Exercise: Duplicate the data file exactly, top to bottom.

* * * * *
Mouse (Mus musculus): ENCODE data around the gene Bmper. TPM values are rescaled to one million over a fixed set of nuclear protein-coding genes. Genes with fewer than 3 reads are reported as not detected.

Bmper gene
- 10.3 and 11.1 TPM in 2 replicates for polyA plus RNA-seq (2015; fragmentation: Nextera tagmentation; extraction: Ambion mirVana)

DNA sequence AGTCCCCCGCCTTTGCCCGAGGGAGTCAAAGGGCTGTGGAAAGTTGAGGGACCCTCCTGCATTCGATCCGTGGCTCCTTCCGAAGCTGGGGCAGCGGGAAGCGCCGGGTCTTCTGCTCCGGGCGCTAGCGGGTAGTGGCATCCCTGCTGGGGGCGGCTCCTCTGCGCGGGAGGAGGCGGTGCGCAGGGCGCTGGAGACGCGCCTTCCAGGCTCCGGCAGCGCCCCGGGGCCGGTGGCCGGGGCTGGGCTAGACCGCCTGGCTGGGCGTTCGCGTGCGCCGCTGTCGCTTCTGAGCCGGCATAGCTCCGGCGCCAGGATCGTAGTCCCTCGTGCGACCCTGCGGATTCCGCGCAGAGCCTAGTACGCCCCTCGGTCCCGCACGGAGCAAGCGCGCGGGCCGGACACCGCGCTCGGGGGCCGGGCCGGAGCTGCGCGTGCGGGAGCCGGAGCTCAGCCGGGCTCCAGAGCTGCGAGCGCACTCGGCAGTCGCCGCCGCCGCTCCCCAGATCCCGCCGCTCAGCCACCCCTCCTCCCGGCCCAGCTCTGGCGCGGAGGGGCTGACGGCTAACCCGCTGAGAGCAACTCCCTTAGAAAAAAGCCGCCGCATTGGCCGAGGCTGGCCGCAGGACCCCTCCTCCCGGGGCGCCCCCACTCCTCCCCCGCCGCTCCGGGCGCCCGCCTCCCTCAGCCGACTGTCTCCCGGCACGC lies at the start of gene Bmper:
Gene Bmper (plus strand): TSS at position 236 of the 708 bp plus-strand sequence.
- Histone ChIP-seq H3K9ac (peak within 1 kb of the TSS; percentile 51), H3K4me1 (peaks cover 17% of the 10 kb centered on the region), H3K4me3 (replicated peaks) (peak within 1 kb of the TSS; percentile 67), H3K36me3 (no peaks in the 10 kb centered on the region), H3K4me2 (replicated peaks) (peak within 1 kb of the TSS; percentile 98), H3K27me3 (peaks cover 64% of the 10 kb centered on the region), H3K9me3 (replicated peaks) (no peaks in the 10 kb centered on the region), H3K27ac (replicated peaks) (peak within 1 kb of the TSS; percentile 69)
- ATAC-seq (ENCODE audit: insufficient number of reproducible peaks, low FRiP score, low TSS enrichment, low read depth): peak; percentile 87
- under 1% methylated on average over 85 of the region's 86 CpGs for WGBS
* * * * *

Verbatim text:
Mouse (Mus musculus): ENCODE data around the gene Bmper. TPM values are rescaled to one million over a fixed set of nuclear protein-coding genes. Genes with fewer than 3 reads are reported as not detected.

Bmper gene
- 10.3 and 11.1 TPM in 2 replicates for polyA plus RNA-seq (2015; fragmentation: Nextera tagmentation; extraction: Ambion mirVana)

DNA sequence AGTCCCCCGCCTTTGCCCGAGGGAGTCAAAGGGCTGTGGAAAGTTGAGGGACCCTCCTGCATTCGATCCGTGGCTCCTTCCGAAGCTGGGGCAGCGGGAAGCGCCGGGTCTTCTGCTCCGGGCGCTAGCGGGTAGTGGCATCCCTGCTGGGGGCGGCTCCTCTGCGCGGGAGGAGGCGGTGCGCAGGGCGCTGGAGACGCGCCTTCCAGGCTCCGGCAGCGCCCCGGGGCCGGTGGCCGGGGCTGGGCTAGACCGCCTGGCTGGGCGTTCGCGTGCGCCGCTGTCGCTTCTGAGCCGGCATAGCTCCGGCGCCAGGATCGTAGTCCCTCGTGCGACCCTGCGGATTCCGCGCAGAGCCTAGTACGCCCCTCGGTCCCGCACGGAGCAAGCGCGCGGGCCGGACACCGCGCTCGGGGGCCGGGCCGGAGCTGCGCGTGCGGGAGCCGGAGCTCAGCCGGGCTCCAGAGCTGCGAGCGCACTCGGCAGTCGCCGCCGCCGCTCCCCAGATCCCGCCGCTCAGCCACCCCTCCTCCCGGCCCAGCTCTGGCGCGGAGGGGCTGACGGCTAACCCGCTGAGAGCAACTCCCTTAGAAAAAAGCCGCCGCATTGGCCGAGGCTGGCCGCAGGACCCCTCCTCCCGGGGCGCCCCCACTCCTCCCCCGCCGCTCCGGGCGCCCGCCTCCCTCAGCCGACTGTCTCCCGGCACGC lies at the start of gene Bmper:
Gene Bmper (plus strand): TSS at position 236 of the 708 bp plus-strand sequence.
- Histone ChIP-seq H3K9ac (peak within 1 kb of the TSS; percentile 51), H3K4me1 (peaks cover 17% of the 10 kb centered on the region), H3K4me3 (replicated peaks) (peak within 1 kb of the TSS; percentile 67), H3K36me3 (no peaks in the 10 kb centered on the region), H3K4me2 (replicated peaks) (peak within 1 kb of the TSS; percentile 98), H3K27me3 (peaks cover 64% of the 10 kb centered on the region), H3K9me3 (replicated peaks) (no peaks in the 10 kb centered on the region), H3K27ac (replicated peaks) (peak within 1 kb of the TSS; percentile 69)
- ATAC-seq (ENCODE audit: insufficient number of reproducible peaks, low FRiP score, low TSS enrichment, low read depth): peak; percentile 87
- under 1% methylated on average over 85 of the region's 86 CpGs for WGBS